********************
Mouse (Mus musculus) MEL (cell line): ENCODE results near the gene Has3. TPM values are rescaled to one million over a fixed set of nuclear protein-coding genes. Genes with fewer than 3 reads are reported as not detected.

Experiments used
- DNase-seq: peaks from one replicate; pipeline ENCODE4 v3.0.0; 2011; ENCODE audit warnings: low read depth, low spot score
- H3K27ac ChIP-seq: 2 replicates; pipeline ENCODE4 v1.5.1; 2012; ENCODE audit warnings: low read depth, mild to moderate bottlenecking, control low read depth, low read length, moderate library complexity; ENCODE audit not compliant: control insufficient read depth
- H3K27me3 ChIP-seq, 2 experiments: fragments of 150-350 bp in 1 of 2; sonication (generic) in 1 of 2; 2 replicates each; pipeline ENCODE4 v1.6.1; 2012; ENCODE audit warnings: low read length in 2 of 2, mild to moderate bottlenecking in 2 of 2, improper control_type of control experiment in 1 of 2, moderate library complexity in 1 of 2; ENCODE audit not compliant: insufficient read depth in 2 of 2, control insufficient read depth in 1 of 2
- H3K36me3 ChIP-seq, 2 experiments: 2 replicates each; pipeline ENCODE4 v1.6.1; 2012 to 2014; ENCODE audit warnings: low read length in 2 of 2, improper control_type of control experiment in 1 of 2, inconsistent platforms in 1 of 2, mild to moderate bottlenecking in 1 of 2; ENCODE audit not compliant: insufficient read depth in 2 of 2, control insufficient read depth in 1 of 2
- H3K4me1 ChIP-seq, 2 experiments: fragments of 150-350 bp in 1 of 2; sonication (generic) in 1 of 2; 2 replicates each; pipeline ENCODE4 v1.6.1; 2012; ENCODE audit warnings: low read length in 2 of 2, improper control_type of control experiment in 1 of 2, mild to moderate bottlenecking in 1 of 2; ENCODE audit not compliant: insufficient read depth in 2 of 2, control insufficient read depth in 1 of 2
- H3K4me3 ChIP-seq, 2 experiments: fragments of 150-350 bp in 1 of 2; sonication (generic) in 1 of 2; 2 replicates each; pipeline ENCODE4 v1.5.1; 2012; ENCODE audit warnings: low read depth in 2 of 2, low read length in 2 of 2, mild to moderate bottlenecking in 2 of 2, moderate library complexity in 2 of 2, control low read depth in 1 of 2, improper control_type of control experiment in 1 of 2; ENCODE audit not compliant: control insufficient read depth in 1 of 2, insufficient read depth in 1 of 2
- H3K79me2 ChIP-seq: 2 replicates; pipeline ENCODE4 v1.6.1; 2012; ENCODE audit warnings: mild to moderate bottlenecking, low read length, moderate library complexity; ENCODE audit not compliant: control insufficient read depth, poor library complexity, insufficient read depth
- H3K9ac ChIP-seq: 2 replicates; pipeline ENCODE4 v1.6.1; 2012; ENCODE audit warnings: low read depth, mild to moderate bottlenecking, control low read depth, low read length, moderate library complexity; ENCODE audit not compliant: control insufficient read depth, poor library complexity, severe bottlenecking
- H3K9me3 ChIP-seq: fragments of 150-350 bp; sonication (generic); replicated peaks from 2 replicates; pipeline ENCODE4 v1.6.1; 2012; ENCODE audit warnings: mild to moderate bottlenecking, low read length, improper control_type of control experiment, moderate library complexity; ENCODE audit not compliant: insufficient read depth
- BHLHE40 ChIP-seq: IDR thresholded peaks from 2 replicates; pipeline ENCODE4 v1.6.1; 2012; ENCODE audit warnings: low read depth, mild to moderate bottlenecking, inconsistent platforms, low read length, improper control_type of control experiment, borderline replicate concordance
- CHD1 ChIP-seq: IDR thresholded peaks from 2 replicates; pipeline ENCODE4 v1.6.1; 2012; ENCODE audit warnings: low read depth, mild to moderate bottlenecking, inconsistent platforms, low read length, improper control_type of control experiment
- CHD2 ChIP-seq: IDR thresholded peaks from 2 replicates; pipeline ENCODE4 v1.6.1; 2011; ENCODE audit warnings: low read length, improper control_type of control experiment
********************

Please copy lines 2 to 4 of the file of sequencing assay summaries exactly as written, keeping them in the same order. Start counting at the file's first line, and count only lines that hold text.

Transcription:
Experiments used
- DNase-seq: peaks from one replicate; pipeline ENCODE4 v3.0.0; 2011; ENCODE audit warnings: low read depth, low spot score
- H3K27ac ChIP-seq: 2 replicates; pipeline ENCODE4 v1.5.1; 2012; ENCODE audit warnings: low read depth, mild to moderate bottlenecking, control low read depth, low read length, moderate library complexity; ENCODE audit not compliant: control insufficient read depth